SALEM, Ore., April 17, 2014 — Get ready: El Niño is coming. It makes earth hotter and changes global climate.
NOAA’s Climate Prediction Center this month issued an ENSO (El Niño) alert for later this year. It could be the most intense on record.
(A) Kelvin wave that was initiated in January greatly increased the oceanic heat content to the largest March value in the historical record back to 1979
– NOAA Climate Prediction Center, 4/8/2014
ENSO stands for El Niño/Southern Oscillation. The easiest way to describe it is the Pacific Ocean sloshes back and forth like in a bathtub. It’s a natural phenomena occurring near the equator every few years as a backlash to the coriolis effect.
Technically, El Niño occurs anytime when the ocean near the equator is more than 0.5°C higher than normal. Right now from 180°-100°W longitude it’s 6°C above normal.
A related opposite phenomena occurs when the equatorial Pacific drops more than 0.5°C below normal. That’s called La Niña.
El Niño/La Niña affect earth’s temperature
El Niño was first discovered by Peruvian fishermen in the 19th century. They noticed that fishing got bad when the ocean got hotter, but the rains also came and brought bountiful harvests to parched lands. Since the warm water usually came in December, they named it El Niño after the Christ Child.
Increases in earth’s temperature in the 1980s and 1990s were dominated by El Niño events that culminated in the great El Niño of 1998. La Niña has dominated since then and earth’s surface temperature has stopped rising.
How does the Pacific Ocean ‘slosh’ around?
Most of the time, due to the rotation of the Earth, the prevailing equatorial Pacific trade winds blow west to east. Couple that with the coriolis effect and it piles the Pacific Ocean fully 18 inches higher in the tropics near Indonesia than it is near South America.
The movement of water from west to east draws cold water up from the deep ocean off the South American coast. In the tropics, though, the Pacific is compressed and warmed. Normally, the west Pacific Ocean at the equator is 30°C, while off the coast of South America it is only 22°C.
At irregular intervals every few years, the western Pacific forms a giant, slow-moving wave hundreds of miles long that washes back across the Pacific headed toward South America.
The wave is called a Kelvin wave. It’s like a mini, slow-moving tsunami that takes six months to cross the ocean. It can’t be seen or felt at sea level, but can be measured by satellite.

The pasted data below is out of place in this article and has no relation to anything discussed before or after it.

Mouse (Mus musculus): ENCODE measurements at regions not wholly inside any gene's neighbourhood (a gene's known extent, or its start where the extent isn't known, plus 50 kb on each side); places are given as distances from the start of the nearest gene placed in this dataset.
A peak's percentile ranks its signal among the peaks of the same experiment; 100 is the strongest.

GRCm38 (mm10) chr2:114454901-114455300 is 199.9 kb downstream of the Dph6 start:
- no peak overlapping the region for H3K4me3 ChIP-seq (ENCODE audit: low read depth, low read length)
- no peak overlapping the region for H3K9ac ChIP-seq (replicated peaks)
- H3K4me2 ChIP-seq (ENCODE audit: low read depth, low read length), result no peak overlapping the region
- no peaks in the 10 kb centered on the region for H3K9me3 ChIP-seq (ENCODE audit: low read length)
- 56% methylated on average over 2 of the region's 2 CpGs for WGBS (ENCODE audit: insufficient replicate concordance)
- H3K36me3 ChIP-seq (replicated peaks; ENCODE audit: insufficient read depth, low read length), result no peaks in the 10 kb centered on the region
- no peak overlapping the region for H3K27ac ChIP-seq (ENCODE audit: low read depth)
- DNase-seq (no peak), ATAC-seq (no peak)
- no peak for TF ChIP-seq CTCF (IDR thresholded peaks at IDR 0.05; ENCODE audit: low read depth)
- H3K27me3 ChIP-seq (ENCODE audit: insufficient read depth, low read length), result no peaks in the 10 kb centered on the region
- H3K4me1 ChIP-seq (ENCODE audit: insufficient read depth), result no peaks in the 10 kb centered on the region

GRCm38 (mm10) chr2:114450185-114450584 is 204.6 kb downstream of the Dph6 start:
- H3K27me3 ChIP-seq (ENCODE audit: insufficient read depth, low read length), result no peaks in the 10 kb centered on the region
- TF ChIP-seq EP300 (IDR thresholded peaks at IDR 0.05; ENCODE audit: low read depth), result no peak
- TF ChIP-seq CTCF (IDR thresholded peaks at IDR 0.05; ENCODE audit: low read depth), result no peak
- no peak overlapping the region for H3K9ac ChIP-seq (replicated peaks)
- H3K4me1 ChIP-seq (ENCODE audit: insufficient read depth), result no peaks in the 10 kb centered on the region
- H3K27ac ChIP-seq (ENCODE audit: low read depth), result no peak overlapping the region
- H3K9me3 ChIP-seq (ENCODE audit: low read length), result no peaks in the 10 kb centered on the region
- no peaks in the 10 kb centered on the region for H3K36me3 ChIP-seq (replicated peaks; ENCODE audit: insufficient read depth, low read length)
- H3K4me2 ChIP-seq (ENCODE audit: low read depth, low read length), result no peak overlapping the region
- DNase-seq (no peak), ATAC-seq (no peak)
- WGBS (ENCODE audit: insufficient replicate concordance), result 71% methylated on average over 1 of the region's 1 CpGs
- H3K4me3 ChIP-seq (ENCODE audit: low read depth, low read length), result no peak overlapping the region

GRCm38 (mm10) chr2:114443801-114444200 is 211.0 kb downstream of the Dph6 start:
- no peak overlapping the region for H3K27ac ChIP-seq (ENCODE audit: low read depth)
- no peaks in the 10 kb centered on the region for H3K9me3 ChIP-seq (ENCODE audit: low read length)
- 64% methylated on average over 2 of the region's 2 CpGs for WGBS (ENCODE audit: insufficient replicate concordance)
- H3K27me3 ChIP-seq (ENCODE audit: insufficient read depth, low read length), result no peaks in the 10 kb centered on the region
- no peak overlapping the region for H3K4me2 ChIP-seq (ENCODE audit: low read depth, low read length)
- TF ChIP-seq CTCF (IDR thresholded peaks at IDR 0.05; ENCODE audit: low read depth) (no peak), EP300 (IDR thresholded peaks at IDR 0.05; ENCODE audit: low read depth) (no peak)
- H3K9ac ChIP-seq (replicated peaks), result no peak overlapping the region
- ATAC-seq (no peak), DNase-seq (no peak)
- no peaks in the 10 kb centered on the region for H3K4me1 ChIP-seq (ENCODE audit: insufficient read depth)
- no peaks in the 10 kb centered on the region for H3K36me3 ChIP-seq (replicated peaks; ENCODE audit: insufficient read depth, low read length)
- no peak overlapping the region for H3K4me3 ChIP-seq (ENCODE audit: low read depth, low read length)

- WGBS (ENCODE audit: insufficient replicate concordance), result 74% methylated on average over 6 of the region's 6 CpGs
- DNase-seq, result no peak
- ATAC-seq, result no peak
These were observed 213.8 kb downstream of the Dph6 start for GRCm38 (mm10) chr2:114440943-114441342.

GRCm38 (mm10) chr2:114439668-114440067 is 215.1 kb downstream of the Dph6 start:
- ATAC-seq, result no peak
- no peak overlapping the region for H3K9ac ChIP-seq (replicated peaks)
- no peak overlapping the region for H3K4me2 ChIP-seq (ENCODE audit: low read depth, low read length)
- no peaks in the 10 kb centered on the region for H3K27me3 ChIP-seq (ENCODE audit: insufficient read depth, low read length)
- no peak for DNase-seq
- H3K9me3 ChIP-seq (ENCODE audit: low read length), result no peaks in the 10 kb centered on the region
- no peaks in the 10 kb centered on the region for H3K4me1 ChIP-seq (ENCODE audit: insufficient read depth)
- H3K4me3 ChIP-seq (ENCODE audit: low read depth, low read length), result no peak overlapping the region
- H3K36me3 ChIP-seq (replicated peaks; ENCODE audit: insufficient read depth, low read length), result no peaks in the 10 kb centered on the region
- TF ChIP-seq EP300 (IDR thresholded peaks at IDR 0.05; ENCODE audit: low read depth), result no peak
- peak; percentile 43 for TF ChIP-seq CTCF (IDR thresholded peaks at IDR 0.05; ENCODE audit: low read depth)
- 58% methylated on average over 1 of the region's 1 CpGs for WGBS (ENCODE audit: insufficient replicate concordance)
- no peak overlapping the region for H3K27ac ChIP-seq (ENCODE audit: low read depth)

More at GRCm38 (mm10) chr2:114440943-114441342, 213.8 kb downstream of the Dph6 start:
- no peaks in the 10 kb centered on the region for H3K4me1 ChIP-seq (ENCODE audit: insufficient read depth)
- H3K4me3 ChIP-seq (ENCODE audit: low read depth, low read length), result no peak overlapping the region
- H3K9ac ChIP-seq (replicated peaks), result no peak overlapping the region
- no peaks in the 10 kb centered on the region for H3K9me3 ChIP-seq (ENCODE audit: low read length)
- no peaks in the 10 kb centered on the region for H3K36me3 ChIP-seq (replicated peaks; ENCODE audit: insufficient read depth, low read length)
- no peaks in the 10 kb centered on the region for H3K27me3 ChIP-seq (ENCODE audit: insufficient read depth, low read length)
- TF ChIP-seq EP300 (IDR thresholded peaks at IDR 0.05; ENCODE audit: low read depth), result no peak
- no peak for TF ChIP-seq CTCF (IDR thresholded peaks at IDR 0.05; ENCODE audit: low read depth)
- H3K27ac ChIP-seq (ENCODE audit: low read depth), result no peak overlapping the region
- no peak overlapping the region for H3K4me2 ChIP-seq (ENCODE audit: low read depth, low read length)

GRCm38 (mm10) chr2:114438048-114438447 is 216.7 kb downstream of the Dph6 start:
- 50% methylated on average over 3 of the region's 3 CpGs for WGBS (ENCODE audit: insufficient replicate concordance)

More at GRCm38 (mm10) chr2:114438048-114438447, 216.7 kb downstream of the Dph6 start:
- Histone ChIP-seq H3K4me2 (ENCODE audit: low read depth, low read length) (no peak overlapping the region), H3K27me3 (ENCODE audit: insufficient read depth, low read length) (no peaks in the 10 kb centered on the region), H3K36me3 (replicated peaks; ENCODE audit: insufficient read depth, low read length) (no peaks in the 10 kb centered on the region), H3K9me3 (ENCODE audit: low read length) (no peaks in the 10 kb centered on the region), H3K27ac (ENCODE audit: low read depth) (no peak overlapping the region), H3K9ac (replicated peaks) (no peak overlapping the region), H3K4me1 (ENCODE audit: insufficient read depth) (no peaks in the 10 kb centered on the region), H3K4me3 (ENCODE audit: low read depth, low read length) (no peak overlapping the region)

The trade winds reverse direction, blowing now from west to east, when temperature and pressure gradients are strong enough. This alters climate patterns.
The Kelvin waves push warm water from the tropics eastward until it splashes up against Central and South America months later.
Then El Niño dissipates and the trade winds return back to normal to complete the cycle.
Climate Impacts of El Niño
An El Niño, like the one coming this winter, produce numerous global climate effects.
Heat invades Asia, southern Australia, Nova Scotia, southeastern Brazil and stretches from the U.S. Pacific Northwest all the way to the Aleutian islands. Drought hits southeastern Africa, Madagascar, Indonesia, Northern Australia and the eastern Amazon.
Wet weather, along with possible floods, could plague the region around Rio De Janeiro, central Africa and the American southwest. The U.S. Gulf coast gets both wet and cold.
As show above, the climate effects of El Niño in summer are very different.
The El Niño of 2014 is shaping up to be the most intense of the satellite era. NOAA reports a Kelvin wave has already formed and the trade winds, in fits and starts, have reversed direction. March produced the highest El Niño heat content ever measured so early in an ENSO event.
If things continue as they have been then global climate effects will be felt around the world by December.
The good news is an early result may be that the Atlantic hurricane season is milder than normal. As is, there hasn’t been a major hurricane stronger than Category 2 strike the United States mainland since 2005. That’s a record.
More good news. Texas and California may finally get relief from their devastating droughts. Unfortunately, it will come at the cost of droughts starting in other parts of the world.
2014 and/or 2015 may set records for warmest years yet. As a result, there will be some that claim El Niño is caused by human activity. It isn’t.
‘Chicken Little’ environmental activists will loudly cry out that human-caused global warming has returned. They best beware. Strong El Niños are usually followed quickly by strong La Niñas, like happened after 1998 when earth’s temperature stopped rising.
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